ok, Here are is my ‘non-professional’ wisdom. We totally freaked out when Steph’s birthmother wanted another visit just 1 week before her rights were terminated. We freaked out when her birthfather wanted to meet her. Why shouldn’t we have those moments? It is what it is. You feel all of those emotions because you are a compasionate person and a wonderful mother. You feel them because you are living it all in the moment and in the day. If you didn’t feel then you would not have true love for him. Yes, you do not have the control of the final word but that doesn’t mean that you shouldn’t have your moments of worry and freaking out. Yes, you feel like a wallflower while everyone else decides your fate. I think everyone has a time that they question their faith. We learn and grow stronger from winding roads placed before us. That is why adoptive children are so beautiful. I still have little memories of those days but I can’t seem to feel that pain any longer as so much time has passed and so many wonderful memories have replaced those awful feelings. Believe me, I still freak out over things for our children. Nothing to do with their adoptions but just because now they are growing and learning and making mistakes and I just love them so much that things just make me freak out. (in my own little internal way) It’s part of being a compasionate parent.
    If planning to foster or adopt, you must know that the process just is what it is. Things are meant to be. Pray. Then pray again. Cry. Then cry again. It’s a difficult journey but worth every minute. Hold on to hope, dreams and keep loving him! See you soon.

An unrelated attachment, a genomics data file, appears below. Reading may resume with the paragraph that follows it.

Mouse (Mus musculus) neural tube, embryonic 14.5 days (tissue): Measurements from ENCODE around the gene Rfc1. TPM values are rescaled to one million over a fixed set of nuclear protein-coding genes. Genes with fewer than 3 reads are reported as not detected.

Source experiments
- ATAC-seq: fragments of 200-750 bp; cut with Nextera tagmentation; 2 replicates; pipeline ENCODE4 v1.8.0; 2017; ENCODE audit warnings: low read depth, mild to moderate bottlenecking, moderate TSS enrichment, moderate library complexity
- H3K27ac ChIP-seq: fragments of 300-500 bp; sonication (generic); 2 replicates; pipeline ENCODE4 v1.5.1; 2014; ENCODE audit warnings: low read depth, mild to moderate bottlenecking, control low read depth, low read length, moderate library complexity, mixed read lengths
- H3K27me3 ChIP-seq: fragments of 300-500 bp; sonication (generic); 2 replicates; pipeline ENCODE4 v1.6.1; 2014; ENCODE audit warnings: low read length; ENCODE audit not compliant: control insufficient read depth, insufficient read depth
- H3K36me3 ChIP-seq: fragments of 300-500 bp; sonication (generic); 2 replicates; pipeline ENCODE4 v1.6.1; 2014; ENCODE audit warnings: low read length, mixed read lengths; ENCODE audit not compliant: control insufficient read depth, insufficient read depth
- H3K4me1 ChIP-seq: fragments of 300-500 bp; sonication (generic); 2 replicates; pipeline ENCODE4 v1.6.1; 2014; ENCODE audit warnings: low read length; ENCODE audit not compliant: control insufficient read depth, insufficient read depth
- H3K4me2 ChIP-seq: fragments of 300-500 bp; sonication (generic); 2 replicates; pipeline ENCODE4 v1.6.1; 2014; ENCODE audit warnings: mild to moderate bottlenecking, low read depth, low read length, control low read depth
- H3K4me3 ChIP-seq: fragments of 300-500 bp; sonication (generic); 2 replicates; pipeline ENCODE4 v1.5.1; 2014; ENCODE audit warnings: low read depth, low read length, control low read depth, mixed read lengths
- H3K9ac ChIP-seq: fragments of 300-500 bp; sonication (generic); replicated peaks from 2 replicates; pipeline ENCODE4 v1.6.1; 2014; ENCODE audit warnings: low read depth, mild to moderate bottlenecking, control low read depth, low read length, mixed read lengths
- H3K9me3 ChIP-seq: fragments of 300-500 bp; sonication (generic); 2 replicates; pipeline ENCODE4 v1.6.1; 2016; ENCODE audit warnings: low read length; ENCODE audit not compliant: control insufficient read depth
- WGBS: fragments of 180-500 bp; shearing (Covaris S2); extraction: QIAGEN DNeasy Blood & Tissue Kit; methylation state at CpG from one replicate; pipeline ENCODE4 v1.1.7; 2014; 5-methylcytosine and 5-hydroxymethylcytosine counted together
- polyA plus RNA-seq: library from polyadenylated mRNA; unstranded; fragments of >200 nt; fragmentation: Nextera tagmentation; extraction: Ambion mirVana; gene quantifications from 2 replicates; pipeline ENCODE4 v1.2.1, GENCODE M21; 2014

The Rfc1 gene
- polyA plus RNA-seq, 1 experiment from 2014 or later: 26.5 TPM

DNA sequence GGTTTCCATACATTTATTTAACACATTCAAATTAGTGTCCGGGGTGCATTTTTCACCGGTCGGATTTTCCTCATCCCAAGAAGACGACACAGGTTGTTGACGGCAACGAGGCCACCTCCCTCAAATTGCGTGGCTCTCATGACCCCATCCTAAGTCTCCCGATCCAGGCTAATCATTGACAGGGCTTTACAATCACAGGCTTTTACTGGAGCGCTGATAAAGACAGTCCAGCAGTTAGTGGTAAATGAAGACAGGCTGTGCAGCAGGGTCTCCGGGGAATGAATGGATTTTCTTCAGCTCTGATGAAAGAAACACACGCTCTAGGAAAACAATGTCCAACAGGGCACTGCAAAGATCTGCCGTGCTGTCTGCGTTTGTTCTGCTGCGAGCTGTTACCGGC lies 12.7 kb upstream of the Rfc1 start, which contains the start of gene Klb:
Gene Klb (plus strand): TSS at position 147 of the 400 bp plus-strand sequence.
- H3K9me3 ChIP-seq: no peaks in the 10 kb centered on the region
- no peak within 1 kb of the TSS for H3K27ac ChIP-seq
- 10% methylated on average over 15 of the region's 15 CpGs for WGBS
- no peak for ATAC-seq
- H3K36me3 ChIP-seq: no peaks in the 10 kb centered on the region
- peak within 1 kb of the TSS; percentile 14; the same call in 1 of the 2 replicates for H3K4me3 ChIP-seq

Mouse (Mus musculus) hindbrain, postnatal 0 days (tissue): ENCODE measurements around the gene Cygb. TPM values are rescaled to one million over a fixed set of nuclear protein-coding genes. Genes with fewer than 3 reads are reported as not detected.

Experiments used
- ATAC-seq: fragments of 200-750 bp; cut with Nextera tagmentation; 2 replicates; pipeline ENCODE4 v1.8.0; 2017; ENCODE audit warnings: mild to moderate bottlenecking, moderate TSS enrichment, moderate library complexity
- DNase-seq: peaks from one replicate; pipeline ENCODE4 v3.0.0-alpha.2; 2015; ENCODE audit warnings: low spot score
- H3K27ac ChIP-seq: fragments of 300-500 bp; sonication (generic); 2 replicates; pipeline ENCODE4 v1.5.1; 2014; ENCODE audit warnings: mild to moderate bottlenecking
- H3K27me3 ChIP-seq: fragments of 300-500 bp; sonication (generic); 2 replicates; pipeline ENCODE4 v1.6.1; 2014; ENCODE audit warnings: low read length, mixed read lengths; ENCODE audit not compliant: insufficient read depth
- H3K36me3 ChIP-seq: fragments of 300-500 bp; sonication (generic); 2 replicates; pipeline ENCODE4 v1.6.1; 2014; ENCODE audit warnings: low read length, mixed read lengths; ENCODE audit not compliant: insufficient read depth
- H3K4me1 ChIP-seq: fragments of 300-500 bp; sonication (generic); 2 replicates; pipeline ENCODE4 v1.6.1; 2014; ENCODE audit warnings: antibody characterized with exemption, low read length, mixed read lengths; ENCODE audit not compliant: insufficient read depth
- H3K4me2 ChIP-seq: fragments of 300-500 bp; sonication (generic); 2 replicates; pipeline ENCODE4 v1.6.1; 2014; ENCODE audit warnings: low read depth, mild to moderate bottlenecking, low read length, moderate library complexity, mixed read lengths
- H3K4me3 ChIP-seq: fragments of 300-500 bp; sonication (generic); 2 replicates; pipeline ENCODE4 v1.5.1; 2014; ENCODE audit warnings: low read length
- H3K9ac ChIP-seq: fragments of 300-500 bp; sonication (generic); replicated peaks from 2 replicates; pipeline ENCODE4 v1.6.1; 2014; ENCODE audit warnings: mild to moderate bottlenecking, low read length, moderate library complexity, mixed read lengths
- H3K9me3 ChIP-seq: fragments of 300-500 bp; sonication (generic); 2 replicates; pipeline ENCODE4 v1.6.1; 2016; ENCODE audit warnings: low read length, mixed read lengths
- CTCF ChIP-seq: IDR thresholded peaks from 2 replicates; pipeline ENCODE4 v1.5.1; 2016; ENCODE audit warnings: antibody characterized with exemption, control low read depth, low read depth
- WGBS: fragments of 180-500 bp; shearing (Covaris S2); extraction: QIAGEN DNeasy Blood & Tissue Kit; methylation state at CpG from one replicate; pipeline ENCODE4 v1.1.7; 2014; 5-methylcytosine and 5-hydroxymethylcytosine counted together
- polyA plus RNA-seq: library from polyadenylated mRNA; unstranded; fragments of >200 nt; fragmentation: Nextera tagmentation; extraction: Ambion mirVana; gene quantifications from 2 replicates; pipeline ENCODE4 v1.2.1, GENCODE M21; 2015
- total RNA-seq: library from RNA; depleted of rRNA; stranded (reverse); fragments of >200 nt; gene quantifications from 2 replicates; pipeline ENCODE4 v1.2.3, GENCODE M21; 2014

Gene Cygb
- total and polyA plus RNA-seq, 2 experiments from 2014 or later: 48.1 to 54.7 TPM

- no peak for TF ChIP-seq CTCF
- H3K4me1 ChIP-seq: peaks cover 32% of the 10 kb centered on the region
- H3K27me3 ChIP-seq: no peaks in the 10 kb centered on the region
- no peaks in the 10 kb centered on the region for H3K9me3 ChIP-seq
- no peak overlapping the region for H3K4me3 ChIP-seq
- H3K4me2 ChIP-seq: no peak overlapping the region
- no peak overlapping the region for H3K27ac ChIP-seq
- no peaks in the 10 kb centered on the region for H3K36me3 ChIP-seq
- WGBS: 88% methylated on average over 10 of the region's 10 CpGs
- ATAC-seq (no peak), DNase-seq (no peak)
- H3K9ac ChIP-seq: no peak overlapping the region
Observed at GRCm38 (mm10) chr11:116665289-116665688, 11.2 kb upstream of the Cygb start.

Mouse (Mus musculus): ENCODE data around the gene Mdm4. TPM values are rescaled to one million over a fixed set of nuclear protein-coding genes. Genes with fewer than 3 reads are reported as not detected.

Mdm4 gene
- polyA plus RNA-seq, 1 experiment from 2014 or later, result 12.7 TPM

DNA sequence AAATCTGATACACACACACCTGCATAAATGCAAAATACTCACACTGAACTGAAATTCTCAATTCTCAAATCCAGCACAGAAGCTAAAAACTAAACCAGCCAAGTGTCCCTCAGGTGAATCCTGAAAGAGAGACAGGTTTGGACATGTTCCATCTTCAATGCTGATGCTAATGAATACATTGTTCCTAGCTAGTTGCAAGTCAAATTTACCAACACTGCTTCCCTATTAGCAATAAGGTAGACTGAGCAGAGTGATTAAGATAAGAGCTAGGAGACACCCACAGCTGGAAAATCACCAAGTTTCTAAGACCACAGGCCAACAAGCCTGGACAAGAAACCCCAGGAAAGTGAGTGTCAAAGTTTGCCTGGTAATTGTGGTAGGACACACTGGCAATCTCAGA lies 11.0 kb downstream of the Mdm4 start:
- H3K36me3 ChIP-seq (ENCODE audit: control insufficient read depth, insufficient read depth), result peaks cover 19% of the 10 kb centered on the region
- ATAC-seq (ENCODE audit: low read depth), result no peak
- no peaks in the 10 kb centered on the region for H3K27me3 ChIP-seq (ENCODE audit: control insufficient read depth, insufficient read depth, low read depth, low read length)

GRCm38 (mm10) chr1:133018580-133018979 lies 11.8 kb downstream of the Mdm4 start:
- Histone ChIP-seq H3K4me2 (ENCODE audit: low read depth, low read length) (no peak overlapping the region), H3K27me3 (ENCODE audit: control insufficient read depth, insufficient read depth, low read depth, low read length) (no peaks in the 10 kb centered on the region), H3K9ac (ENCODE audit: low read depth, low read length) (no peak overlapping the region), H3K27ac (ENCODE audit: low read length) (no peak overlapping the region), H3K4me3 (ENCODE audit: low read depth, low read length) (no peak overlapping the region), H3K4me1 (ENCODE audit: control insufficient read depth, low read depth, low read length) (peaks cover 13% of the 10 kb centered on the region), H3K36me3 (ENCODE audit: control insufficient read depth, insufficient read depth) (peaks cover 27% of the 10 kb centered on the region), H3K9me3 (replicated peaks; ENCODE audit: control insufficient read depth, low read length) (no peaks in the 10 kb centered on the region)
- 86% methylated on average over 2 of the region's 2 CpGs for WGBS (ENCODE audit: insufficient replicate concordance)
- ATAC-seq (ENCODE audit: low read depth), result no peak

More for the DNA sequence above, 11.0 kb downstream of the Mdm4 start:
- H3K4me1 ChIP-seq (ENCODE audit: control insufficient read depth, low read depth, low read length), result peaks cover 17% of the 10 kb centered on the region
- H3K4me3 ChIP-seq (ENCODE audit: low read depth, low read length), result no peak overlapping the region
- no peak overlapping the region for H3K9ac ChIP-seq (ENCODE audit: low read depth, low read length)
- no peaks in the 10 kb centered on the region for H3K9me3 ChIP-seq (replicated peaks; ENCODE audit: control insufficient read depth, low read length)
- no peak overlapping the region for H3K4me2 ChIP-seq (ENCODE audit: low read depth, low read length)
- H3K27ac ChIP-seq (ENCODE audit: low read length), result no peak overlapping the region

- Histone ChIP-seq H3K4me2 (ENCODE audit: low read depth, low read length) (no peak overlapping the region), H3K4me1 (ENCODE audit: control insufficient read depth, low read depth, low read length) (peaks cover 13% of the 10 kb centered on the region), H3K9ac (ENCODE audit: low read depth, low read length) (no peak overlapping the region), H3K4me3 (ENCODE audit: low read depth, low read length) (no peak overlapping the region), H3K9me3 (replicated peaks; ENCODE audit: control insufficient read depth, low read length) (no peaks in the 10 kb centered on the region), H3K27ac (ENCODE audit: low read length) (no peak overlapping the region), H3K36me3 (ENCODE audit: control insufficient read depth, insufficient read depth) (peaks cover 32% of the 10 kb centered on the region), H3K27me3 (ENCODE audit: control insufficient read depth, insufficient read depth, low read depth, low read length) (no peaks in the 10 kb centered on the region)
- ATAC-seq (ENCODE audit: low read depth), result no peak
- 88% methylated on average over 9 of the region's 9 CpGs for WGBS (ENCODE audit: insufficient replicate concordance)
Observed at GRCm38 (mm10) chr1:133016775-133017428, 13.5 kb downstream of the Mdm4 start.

February 26, 2012 at 2:27 pm

    • Thanks for the support Laura. Validating to know these feelings are ‘normal’. You are so right about the fact that it’s our job as parents to freak out. When this freak out is over, there will be a new reason. Just part of the job I guess. Truly appreciate your love, support and wisdom through this journey. Can’t wait to see you guys next week!!

      February 27, 2012 at 2:55 am

  4. kasey

    In different context, but I really relate to those feelings. I think it’s a natural part of an uncertain situation that’s important and emotional, but I know how the what-ifs can creep in and sometimes that rational part just can’t talk them away for awhile. Thank you for sharing the thoughts, it helps to hear others have similar thoughts and reactions.

    February 27, 2012 at 11:34 am

  5. Jo

    Just found you through a link on Mel’s giveaway post. I am SO glad you wrote this! My hubby and I are finally pursuing adoption (through foster care) after ten years ttc and several losses. I wonder how I will handle that “in between” time and am terrified of taking a placement, just to lose it. It’s reassuring to read your words and to know that, ultimately, the control is out of our hands.

    Hugs,
    Jo

    February 29, 2012 at 8:54 pm

    • Hi Jo-
      Thanks for posting!! I love hearing from people that read the blog, especially people in the ‘adoption world.’ So sorry to hear of your losses and struggles with IF. It is not an easy road. So happy that you have found a new way to build your family. Foster to adopt is NOT easy either, but it is SOOO worth it. And now, it’s not a matter of IF you have a child, it’s a matter of WHEN. I remember that being a very uplifting feeling for me when we started our journey. Would love to follow along as you walk this road. If you ever want to vent…. I’m all ears (or eyes)! Wishing you nothing but the best.
      Sarah

      March 6, 2012 at 8:43 pm